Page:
Charles Stuart University in Australia has published a book titled “VietSpeech Multilingual Children” to encourage Vietnamese parents living in the country to teach their children the Vietnamese language at home.
“VietSpeech Multilingual Children” is a research project funded by the Australian Research Council (ARC) Discovery Grant and conducted by scholars from the university.
The research project focuses on the pronunciation and language of Vietnamese children in Australia.
The book, freely available online, covers topics such as the benefits of preserving their native language, ways to help children adapt to the Vietnamese language, and communication skills.
VietSpeech is aimed at supporting Vietnamese-Australian children and families to maintain their home language, enhance speech skills in Vietnamese and English and help English-speaking professionals support multilingual children’s speech.
A database of Vietnamese-Australian children’s speech acquisition and a Vietnamese-English speech program will be developed as part of the research.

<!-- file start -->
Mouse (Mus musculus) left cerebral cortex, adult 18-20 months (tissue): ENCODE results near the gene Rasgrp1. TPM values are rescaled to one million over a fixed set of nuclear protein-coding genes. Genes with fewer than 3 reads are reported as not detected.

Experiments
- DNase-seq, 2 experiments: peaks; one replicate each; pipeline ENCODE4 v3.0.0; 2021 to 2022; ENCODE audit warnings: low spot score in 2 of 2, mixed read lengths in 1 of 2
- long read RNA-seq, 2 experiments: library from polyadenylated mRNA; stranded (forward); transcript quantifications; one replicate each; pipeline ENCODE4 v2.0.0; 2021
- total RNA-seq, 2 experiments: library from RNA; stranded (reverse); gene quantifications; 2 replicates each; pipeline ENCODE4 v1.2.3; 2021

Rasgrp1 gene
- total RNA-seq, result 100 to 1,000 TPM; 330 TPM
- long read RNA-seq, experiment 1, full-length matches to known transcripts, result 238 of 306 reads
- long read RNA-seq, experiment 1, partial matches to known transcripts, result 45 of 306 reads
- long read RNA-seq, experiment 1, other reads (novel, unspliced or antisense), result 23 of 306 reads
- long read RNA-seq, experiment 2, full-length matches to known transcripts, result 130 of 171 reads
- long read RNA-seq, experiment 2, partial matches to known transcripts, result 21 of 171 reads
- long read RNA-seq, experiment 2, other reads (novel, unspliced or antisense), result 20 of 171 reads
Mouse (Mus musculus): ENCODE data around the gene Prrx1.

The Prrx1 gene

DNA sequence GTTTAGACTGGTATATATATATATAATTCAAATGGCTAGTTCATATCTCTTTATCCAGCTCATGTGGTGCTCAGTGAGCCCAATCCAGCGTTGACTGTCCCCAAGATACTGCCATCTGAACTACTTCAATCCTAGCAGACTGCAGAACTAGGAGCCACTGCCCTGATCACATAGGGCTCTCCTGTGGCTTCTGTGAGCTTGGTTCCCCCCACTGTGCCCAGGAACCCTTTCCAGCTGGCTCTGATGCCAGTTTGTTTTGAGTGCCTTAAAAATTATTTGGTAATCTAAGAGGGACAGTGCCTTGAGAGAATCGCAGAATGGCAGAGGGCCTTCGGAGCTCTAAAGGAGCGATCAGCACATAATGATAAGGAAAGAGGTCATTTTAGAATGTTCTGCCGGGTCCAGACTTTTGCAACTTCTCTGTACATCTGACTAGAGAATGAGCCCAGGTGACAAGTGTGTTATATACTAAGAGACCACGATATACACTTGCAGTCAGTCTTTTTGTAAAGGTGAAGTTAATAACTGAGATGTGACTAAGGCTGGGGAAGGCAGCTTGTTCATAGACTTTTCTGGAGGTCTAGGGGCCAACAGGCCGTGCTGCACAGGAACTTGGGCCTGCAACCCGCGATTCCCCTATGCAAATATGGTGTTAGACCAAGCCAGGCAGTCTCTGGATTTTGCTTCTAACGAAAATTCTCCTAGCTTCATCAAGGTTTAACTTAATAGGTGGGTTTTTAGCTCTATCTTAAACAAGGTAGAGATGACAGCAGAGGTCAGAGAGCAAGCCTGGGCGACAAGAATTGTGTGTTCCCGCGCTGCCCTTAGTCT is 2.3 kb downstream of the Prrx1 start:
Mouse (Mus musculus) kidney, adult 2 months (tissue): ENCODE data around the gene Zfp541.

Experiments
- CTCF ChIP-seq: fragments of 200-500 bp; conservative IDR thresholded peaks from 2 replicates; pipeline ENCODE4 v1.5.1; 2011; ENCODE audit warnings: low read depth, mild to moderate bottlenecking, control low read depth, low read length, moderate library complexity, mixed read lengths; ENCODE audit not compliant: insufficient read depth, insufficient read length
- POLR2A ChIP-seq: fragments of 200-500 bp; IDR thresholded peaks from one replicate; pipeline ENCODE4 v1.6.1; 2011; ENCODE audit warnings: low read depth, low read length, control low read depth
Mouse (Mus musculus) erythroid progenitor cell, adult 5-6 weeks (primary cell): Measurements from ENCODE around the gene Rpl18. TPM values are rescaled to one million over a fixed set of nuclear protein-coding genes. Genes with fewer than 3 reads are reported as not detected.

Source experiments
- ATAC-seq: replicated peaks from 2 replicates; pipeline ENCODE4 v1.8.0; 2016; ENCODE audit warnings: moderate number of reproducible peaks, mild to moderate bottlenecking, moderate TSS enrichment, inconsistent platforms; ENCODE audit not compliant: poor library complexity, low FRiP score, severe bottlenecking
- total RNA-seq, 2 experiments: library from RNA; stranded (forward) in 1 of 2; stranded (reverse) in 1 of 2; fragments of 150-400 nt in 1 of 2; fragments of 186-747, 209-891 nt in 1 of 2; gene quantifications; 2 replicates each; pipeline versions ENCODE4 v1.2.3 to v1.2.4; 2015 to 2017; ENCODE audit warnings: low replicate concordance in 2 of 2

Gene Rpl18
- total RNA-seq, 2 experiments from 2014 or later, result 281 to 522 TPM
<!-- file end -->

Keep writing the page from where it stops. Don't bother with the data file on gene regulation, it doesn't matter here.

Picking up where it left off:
Nhung Catherine, a Vietnamese expat is doing business in Sydney (Australia) and her daughter. Photo: Nhung Catherine
Vietnamese is one of the five most spoken languages in Australia (along with Mandarin, Arabic, Cantonese, Italian) and is spoken by 1.2% of the Australian population, according to data from the Australian Bureau of Statistics.
There are over 300,000 Vietnamese people living in this country, accounting for 1.26% of the population.
Nhung Catherine, a Vietnamese expat, who is doing business in Sydney (Australia), told The Hanoi Times that she is glad to learn about the book.
“I live in Sydney, where the Vietnamese community is quite large. Life is hard for immigrants, and finding a job is difficult due to the language barrier. I still hope to return to my homeland in the future and so my children must speak Vietnamese fluently.” Nhung said.
She added that the book gives parents like her the tools to help their children learn the Vietnamese language and develop bilingual skills.
“I am well aware that mother tongues would not be spoken after three generations in migrant families. Many children cannot speak their mother tongue fluently when they start school. So it is very important for the Vietnamese community in Australia to speak the mother tongue, especially the younger generations,” Nhung shared with The Hanoi Times.